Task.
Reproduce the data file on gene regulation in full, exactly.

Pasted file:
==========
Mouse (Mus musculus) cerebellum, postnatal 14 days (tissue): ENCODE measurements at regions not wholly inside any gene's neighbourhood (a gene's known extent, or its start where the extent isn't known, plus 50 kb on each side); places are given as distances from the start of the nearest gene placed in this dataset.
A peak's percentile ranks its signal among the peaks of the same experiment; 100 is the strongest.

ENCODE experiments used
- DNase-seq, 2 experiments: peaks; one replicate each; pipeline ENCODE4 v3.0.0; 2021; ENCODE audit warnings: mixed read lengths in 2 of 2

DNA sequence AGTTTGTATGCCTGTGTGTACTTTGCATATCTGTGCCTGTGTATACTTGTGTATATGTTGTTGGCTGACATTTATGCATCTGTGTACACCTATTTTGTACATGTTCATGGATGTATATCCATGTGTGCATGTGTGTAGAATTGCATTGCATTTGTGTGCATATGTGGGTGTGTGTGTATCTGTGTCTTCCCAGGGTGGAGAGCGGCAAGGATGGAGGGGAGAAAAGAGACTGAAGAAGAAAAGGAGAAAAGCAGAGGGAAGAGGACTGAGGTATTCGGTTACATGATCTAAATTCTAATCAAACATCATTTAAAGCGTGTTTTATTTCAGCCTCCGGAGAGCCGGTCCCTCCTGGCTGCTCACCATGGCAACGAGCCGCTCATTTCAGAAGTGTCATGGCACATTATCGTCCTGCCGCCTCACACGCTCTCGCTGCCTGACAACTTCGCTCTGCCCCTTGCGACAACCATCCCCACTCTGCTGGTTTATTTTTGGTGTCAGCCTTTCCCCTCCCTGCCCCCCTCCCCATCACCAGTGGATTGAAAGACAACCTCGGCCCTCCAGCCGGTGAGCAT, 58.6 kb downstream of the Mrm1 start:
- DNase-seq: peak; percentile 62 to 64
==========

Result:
Mouse (Mus musculus) cerebellum, postnatal 14 days (tissue): ENCODE measurements at regions not wholly inside any gene's neighbourhood (a gene's known extent, or its start where the extent isn't known, plus 50 kb on each side); places are given as distances from the start of the nearest gene placed in this dataset.
A peak's percentile ranks its signal among the peaks of the same experiment; 100 is the strongest.

ENCODE experiments used
- DNase-seq, 2 experiments: peaks; one replicate each; pipeline ENCODE4 v3.0.0; 2021; ENCODE audit warnings: mixed read lengths in 2 of 2

DNA sequence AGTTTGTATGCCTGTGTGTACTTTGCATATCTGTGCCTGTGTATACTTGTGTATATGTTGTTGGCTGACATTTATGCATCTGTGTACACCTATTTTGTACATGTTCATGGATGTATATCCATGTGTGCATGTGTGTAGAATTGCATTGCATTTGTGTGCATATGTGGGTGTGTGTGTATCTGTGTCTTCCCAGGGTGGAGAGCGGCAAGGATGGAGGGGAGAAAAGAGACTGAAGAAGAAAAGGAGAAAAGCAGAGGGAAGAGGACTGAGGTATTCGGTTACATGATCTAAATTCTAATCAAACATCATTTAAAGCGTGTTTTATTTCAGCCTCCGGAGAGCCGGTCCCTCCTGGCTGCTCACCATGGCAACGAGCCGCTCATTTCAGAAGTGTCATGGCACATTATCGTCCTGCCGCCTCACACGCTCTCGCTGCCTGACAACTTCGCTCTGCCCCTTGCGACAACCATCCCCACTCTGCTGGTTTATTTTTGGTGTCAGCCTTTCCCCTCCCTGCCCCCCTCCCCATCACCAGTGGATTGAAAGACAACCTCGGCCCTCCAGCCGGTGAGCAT, 58.6 kb downstream of the Mrm1 start:
- DNase-seq: peak; percentile 62 to 64